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The use of imaginary and complex values comes up in many physics and engineering derivations. I have a question about that: Is the use of complex numbers simply to make the process of derivation easier, or is it an essential ingredient, without which it would be impossible to derive some results?

I can identify two different settings where the answer may be different:

  1. It doesn't look like it is mandatory for results in Newtonian mechanics, General Relativity and classical electrodynamics.

  2. Can we say the same thing about quantum mechanics either way for sure?

Could this be a difference in quantum mechanics over the classical picture?

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Complex numbers are essential to quantum theory. You can go far with a pair of real numbers, but there's an abstract structure to complex numbers that just seems to be built in to reality. There's a paper or two by David Finkelstein in the 1960s that go into this (my notes are lost or hiding deeply). –  DarenW Jun 22 '11 at 5:54
It bothers me to see $\sqrt{-1}$ as a definition of $i$; it's devoid of operational meaning. I'd rather put it as $i^2 = -1$. Then $i$ looks like any operator that when applied twice makes some vector point the opposite way, for example, a 90 degree rotation. –  DarenW Jun 22 '11 at 5:56
From a purely mathematical point of view there are many very difficult integrals that can be solved exactly by analytic extension into the complex plane and application of the method of residues. Such integrals appear in many fields of physics. –  dmckee Jun 22 '11 at 15:39
Very often, the shortest route between two real facts is a complex path. –  Emilio Pisanty Nov 3 '12 at 2:10
Emilio -- that's pure poetry! Is it a quote (if so by whom?), or your own words? –  Johannes Nov 3 '12 at 12:20

6 Answers 6

The use of complex numbers is never really essential, but if applicable it is almost always more convenient than the equivalent representation in a 2d real vector space (in fact, one typically learns the formal properties of complex number manipulations by their effect on $(a,b) = a+ib.$)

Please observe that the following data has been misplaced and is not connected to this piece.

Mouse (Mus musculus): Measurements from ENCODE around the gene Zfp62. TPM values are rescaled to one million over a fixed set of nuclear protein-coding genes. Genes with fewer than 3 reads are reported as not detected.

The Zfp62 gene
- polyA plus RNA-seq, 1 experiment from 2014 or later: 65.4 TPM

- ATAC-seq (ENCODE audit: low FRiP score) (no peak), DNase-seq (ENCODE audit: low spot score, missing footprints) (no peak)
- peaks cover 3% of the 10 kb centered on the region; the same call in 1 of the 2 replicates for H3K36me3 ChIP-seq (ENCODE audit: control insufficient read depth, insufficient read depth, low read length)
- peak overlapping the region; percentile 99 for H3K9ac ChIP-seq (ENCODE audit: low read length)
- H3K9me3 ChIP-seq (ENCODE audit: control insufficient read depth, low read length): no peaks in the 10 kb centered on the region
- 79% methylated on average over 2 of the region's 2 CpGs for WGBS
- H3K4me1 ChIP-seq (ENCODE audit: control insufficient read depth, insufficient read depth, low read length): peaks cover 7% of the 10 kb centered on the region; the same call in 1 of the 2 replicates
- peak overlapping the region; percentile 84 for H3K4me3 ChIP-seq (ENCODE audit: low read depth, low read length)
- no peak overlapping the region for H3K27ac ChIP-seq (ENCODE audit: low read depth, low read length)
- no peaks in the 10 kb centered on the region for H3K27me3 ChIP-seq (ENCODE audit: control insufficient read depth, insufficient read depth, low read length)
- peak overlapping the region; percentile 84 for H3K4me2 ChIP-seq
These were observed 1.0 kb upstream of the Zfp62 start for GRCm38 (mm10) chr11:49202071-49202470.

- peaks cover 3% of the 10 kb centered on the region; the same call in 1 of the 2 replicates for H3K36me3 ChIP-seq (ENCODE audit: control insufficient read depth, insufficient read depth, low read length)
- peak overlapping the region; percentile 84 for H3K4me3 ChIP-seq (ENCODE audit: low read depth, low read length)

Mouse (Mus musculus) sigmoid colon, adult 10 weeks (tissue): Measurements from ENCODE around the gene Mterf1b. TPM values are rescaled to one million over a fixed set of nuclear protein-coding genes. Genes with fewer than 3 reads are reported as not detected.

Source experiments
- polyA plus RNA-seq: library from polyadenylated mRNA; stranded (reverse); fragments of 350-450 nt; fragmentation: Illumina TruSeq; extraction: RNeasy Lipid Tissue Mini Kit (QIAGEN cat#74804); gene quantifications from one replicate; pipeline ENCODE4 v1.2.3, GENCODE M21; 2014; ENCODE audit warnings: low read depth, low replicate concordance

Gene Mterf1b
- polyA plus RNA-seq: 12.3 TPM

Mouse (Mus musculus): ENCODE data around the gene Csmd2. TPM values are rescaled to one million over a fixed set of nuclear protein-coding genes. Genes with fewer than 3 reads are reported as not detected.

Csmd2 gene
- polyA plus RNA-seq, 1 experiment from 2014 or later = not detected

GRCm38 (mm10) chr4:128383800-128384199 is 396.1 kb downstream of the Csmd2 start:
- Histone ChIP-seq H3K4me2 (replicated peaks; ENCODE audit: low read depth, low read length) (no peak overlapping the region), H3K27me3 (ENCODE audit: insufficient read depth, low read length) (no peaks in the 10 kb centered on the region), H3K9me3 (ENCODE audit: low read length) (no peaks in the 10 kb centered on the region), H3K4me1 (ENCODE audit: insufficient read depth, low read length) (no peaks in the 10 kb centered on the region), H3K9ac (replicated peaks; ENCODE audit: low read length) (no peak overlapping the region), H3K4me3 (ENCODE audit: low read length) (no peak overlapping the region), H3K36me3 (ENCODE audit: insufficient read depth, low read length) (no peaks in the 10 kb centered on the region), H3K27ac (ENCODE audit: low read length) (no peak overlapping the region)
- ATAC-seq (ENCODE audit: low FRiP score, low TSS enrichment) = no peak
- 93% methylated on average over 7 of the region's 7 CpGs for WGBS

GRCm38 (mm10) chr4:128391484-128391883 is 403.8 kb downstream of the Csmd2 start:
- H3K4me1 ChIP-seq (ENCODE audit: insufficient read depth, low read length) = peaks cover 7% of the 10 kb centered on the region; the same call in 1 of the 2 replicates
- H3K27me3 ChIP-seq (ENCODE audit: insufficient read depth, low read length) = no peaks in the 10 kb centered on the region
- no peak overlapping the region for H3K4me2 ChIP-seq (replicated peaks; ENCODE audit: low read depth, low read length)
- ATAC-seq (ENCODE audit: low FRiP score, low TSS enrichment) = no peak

You mention that complex numbers don't seem necessary for classical electrodynamics, and I agree -- however I can't imagine any clear-minded person forgoing their use. In fact it is in classical E&M that I think complex numbers really exhibit their gracefulness in the description of physical phenomena.

Likewise, as lurscher has mentioned, there are formulations of QM that avoid explicit reference to complex numbers -- they are equivalent mathematical representations, but the manipulations have an added degree of bookkeeping that we had already built into complex numbers.

And that's the rub. Complex numbers are a tool for describing a theory, not a property of the theory itself. Which is to say that they can not be the fundamental difference between classical and quantum mechanics. The real origin of the difference is the non-commutative nature of measurement in QM. Now this is a property that can be captured by all kinds of beasts -- even real-valued matrices.

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also on the same note, you have all the other groups with a higher-than-scalar representation. complex numbers is just the first layer of abstraction you run into.. the groups express symmetries that seem to exist in nature but like you write, if you chose to call them complex numbers, U(1) or simply a system of linked scalar equations it's really up to you. its just a math engine trying to represent experiments. –  BjornW Jun 21 '11 at 20:03
I don't think it's fair to say that one can always excise complex numbers by implementing a higher degree of book-keeping. Whether one's formulation of QM is the ordinary one or has some two-component wavefunction with an operator with a square of negative identity, one is using the structure of complex numbers, which is the truly mathematically essential part. The rest is just notation. –  Stan Liou Nov 3 '12 at 0:07